An 18-month Shawl

I knew this shawl had been hanging arounf for a while, but I did not realize I had started it in February 2019. That means it took me almost 18 months, ignoring the fact that it apparently took three attempts to get started, from start to finish.

Not that I worked on it consistently, of course. I was focusing on it for a while, especially when it was small and a row took under 10 minutes.

Once I ran out of the pink, which was some hand-dyed Knit Picks Shadow Bare that I had dyed with drink powder, and moved on to the white, the rows started taking longer and I started getting bored more easily. It started getting set aside for longer intervals, though it did get dragged along to sports practices.

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Growing ever so slowly. #knitting

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Once I ran out of white and hit the blue, the rows were taking at least 30 minutes each. Not to mention the sheer amount of markers I needed and how paperclips get tangled into stitches so often.

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Adding in color number 3 in the shawl. #knitting

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Still, I kept dragging it along whenever we went out, because that is how I could force myself to work on it without getting distracted by other things I’d rather be doing.

But sometimes I would be able to focus at home while doing other projects that didn’t require my full focus.

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Projects on projects today. #knitting #stickers

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It eventually got to the point where each row was taking an hour, so I tried to fit in partial rows whenever I could.

Don’t even ask how long the picot edge binding off took. It was spread over days, possibly even weeks. I honestly can’t remember at this point because it took so long. But it is finished, it is giant, and it is up in my Etsy shop.

I had originally intended to write up the pattern for this, but I don’t think anyone really wants to make a shawl this big that takes this long. Maybe I will revisit it and make some adjustments to reduce the size and write it up smaller.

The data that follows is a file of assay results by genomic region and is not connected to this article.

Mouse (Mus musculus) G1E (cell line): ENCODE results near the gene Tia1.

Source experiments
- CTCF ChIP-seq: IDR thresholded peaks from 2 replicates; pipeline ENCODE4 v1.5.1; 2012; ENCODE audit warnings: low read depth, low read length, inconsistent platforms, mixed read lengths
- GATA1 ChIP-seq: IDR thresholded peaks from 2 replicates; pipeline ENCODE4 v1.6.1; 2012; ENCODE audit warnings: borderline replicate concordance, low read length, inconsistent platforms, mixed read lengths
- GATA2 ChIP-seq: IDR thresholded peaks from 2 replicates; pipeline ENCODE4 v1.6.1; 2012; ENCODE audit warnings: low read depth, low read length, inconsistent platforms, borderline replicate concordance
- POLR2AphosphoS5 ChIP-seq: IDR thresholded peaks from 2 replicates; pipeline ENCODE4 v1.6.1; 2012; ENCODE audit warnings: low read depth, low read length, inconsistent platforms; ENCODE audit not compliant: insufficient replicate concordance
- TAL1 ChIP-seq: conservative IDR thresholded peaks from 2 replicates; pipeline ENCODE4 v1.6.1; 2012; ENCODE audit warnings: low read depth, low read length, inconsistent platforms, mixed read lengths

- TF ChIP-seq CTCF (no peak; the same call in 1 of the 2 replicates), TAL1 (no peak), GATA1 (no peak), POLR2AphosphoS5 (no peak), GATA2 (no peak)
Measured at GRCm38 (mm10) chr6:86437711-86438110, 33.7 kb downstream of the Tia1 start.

A pink and white shawl propped up on various items in a large spiral, showing off the immense size.

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Slow and Steady

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Growing ever so slowly. #knitting

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I’ve been working on this shawl for many months now. It’s a semicircle, which means it has to double the number of stitches every once in a while.

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Adding in color number 3 in the shawl. #knitting

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At the end of the last doubling, it increased the time it takes to complete each row to about an hour. So this is taking much longer than anticipated.

Case in point, I took the oldest boy to jump at a trampoline park for two hours this morning, and got exactly two rows finished. But at least I’m using up some really small yarn.


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Shrug It Off

It seems like it’s been a while since I’ve knit something beginning to end. I have a lot of projects lying around in various stages of finishing. There’s a mostly done baby blanket, three mittens waiting to be embroidered at Christmas time (there were four, but one got lost and needs to be remade), and the rest of the mittens that only have ribbing started. But I haven’t sat down and finished anything in a while. Mostly because it either doesn’t need to be done for a long time, or has no deadline at all.

This shrug/cape/shawl thing does have a deadline, however. My mom needed it done for her gala at work on April 30. She decided she needed a new one around March 20, so, with shipping time for the yarn from Knit Picks, I had a bit of a time crunch on my hands. Luckily, she picked the Gloss Lace yarn which is a blend of wool and silk and therefore could be spit spliced together. Which means I only had to weave two ends, the beginning and the end.

I made up for having only two ends to weave by dropping a stitch about twenty rows from the end and only realizing it when I was on the last row. So I dropped a couple around it to give myself yarn to fix it and did a lot of this:

It worked out fine, so I was able to finish in just over a week. Now it just needs a bath and a dry before I give it to her this weekend and take a final finished picture. Which you will be able to see Sunday on my Instagram or a few days after on my Tumblr.

You can find the details on Ravelry here. The pattern is Fairy’s Shrug (Drops 119-17).